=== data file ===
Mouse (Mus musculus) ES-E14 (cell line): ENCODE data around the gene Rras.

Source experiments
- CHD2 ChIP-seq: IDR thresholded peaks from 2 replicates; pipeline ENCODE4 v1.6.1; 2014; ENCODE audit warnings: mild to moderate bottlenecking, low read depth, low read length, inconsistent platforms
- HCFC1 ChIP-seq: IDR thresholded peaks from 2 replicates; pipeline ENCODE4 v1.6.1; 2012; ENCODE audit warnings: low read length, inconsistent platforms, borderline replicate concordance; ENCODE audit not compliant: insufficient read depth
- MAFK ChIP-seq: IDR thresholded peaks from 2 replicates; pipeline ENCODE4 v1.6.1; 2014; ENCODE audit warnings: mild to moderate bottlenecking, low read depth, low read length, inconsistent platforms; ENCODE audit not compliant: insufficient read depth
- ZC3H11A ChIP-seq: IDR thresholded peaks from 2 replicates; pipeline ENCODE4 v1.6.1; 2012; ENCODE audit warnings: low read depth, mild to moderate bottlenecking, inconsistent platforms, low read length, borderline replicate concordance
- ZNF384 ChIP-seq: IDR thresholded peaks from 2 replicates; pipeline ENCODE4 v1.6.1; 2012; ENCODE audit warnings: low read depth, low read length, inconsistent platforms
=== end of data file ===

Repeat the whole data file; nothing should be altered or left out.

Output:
Mouse (Mus musculus) ES-E14 (cell line): ENCODE data around the gene Rras.

Source experiments
- CHD2 ChIP-seq: IDR thresholded peaks from 2 replicates; pipeline ENCODE4 v1.6.1; 2014; ENCODE audit warnings: mild to moderate bottlenecking, low read depth, low read length, inconsistent platforms
- HCFC1 ChIP-seq: IDR thresholded peaks from 2 replicates; pipeline ENCODE4 v1.6.1; 2012; ENCODE audit warnings: low read length, inconsistent platforms, borderline replicate concordance; ENCODE audit not compliant: insufficient read depth
- MAFK ChIP-seq: IDR thresholded peaks from 2 replicates; pipeline ENCODE4 v1.6.1; 2014; ENCODE audit warnings: mild to moderate bottlenecking, low read depth, low read length, inconsistent platforms; ENCODE audit not compliant: insufficient read depth
- ZC3H11A ChIP-seq: IDR thresholded peaks from 2 replicates; pipeline ENCODE4 v1.6.1; 2012; ENCODE audit warnings: low read depth, mild to moderate bottlenecking, inconsistent platforms, low read length, borderline replicate concordance
- ZNF384 ChIP-seq: IDR thresholded peaks from 2 replicates; pipeline ENCODE4 v1.6.1; 2012; ENCODE audit warnings: low read depth, low read length, inconsistent platforms